CWRU Law School FAQs
Q: What is the Case Western Reserve University School of Law doing?
A: The law school is creating a new model of legal education, building on the best of traditional theoretical education and its historical strengths in experiential education. The curriculum and course sequence is being restructured to better prepare students for a profession that is changing dramatically toward specialization and will continue to do so. The new curriculum integrates doctrine, theory, experience, professionalism and other skills.
Q: Can you be more specific?
A: The new academic model dramatically increases students’ writing requirements and opportunities for real, practical legal experience. The program calls for entering students to serve in the role of attorneys within their first semester and includes a third-year externship or clinical engagement that lasts at least a semester. The new curriculum also includes a required series of courses on leadership taught by faculty from the university’s Weatherhead School of Management
Q: Why and why now?
A: Transformations in the legal profession have made it clear that law students must graduate with a broader and deeper set of understanding, skills and competencies to obtain jobs and build successful careers in the 21st century. The curriculum is largely based on direct feedback from more than 70 hiring law partners, CEOs and other law-related hiring managers. In particular, the industry seeks “client-ready” graduates. These changes are designed to prepare and deliver them.
Q: When did the planning for this start?
A: Dean Lawrence Mitchell was hired two years ago, in part, because of his commitment to experiential education. The structure of the new curriculum came together several months ago, building on the groundbreaking CaseArc experiential program developed 10 years ago.
Q: When does the new curriculum begin?
A: The new curriculum will be fully in effect in August 2014.
Q: Won’t the changes hurt current students who are already deep into the curriculum?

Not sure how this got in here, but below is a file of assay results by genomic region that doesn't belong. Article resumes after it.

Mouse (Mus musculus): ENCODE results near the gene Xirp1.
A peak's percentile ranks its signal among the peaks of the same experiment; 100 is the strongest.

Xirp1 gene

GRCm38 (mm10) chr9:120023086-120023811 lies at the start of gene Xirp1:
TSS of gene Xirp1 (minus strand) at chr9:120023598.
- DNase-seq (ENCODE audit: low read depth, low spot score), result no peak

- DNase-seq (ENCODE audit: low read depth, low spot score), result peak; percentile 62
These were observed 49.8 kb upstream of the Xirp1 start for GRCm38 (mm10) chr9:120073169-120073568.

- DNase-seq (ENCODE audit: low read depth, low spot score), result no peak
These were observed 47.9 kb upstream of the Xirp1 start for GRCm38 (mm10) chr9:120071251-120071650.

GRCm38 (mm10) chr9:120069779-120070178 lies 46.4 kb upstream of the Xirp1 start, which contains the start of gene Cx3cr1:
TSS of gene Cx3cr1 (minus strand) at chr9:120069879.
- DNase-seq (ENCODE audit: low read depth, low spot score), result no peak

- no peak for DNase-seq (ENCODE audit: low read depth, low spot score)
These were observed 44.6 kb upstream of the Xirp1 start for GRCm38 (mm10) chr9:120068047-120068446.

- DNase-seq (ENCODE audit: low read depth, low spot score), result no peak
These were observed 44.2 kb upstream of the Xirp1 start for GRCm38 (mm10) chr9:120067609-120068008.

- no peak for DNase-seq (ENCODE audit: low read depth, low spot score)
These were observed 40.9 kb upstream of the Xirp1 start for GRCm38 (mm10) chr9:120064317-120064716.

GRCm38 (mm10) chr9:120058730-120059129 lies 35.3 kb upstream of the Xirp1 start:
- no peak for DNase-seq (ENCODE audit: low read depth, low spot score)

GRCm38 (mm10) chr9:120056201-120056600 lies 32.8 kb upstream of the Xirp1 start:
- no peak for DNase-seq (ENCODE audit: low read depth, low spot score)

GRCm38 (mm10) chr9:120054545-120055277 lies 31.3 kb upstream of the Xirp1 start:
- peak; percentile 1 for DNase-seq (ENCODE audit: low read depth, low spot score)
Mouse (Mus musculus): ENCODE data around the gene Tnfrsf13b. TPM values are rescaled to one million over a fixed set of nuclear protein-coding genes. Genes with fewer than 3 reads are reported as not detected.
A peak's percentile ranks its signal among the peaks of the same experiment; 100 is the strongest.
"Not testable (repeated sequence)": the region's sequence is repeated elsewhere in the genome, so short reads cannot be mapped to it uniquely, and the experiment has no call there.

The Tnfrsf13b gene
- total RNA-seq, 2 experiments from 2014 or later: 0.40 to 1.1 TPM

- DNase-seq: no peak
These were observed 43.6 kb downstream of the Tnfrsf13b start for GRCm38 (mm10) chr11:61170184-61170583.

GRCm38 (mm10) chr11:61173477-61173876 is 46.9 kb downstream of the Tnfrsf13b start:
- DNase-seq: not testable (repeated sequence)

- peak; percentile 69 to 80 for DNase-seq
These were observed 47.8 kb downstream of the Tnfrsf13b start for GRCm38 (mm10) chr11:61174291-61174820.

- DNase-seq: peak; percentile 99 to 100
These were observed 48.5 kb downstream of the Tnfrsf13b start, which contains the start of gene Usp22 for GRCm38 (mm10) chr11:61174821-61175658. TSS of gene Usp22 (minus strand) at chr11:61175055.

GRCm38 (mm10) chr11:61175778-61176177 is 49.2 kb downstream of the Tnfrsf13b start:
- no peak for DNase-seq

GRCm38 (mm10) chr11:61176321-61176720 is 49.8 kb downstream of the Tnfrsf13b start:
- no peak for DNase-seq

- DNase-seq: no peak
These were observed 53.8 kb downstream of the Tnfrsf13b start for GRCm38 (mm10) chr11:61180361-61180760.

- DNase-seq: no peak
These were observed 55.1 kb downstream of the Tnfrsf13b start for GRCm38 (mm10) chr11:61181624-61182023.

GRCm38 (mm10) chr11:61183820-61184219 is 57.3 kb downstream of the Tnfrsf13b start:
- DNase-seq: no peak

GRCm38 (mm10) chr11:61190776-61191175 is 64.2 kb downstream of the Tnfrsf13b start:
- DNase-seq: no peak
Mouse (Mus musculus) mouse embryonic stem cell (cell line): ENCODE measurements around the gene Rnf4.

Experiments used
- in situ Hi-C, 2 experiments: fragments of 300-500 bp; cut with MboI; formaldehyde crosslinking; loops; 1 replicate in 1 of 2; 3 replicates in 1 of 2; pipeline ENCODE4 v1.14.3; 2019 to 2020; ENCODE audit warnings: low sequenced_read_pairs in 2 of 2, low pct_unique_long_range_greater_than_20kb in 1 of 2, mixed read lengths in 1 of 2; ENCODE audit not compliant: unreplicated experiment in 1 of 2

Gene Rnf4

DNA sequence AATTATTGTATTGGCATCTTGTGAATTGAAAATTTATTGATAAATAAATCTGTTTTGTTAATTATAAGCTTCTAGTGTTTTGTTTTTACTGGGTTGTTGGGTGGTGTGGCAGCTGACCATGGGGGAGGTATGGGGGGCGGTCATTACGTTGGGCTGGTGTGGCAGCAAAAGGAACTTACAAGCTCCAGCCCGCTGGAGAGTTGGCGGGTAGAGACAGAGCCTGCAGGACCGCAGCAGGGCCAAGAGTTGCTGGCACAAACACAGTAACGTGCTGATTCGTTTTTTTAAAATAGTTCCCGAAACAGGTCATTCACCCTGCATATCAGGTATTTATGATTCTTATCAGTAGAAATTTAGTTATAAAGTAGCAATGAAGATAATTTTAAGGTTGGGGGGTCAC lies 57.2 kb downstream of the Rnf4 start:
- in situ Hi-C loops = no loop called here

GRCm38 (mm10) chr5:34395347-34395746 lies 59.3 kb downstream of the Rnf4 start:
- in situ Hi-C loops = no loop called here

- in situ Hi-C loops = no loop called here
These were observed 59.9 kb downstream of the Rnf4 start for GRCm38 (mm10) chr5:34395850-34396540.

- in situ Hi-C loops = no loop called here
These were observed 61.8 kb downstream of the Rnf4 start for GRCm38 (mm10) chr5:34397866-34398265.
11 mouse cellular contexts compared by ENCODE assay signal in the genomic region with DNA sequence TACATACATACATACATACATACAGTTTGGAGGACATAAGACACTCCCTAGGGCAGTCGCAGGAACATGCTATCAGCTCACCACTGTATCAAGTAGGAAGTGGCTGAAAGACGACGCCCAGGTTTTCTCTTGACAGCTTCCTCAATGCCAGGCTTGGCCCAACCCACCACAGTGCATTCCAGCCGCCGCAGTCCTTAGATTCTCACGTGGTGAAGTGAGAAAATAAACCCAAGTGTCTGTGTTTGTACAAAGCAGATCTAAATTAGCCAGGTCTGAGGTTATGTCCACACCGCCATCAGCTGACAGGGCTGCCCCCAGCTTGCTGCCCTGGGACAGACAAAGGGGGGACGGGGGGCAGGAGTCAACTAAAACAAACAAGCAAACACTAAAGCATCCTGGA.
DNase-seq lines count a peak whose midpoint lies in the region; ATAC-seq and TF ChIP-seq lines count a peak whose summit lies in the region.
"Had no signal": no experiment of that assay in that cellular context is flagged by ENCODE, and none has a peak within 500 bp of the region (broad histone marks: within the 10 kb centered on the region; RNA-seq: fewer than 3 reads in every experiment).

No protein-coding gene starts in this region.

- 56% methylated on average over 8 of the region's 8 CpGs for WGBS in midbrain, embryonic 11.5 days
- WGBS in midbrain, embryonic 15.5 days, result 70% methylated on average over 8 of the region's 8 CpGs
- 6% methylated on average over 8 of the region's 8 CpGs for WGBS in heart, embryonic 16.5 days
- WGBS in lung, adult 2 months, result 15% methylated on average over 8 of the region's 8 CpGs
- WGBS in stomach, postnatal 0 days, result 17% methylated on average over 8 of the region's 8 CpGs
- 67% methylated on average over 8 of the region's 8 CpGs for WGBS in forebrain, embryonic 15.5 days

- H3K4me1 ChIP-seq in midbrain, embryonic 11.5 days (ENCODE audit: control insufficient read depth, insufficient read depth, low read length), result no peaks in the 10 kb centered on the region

A: No. Most of the new curriculum will be available to incoming first-year law students, and substantial portions of it will be available to returning second-year students. Third-year students will graduate having studied our existing curriculum.
Q: What is the law school’s enrollment and how has that changed?
A: The law school faculty has several times voted over the last decade to reduce class size, and Dean Mitchell was hired with a mandate to do just that. The school has substantially reduced enrollment to maintain the quality of the class and is aiming for an enrollment that will represent a reduction of about one-third of the pre-2011 class sizes.
Q: How much are enrollment applications down?
A: The law school’s decline has tracked the national average.
Q: What is the law school’s record for job placement?
A: 85.3 percent of the Class of 2012 was employed or pursuing an advanced degree nine months after graduation.
Q: What is the law school's national ranking?
A: U.S. News & World Report ranks the law school 68th nationally, and its health care law and international law programs fifth and 13th, respectively. The Leiter Rankings (updated by Sisk) ranks the school at No. 38 in scholarly impact.
Q: Median LSAT score (vs. national median)?
A: The Class of 2015 entered with a median LSAT of 160. There is no national reporting of a reliable median, but the average score for all applicants in 2011-12 was 153.6.
Q: Bar exam pass rate (vs. national)?
A: The law school’s pass rate for all takers nationally was 77 percent, on par with the national average for all first-time takers.
Q: How will the results of this change be measured?
A: Metrics for a change of this magnitude are often difficult to measure and sometimes misleading, but the focus will be on the success of students in the job market at graduation and over the course of their careers.
Q: What is the law school best known for?
A: International law, health care law, intellectual property and experiential education.
Misc. law school facts:
• The international war crimes research program was nominated for the Nobel Peace Prize for students' work on the trial of former Liberian President Charles Taylor.
• The Jessup International Law Moot Court team was the last U.S. representative to win the World Championship.
• Students in the Law Clinic recently won a $1.1 million jury verdict for their pro bono clients.
• Among the law school’s noted alumni: Barry Meyer, chairman of Warner Brothers; Laura Quatella, president of Eastman Kodak; Mark Weinberger, global head of Ernst & Young; Martin Gruenberg, FDIC chairman; renowned civil rights lawyer Fred Gray; Hewit Shaw, managing partner of Baker Hostetler; Former Ambassador Capricia Marshall, chief of protocol of the United States; Rear Admiral Janet Donovan, the first female judge advocate general of the Navy Reserve.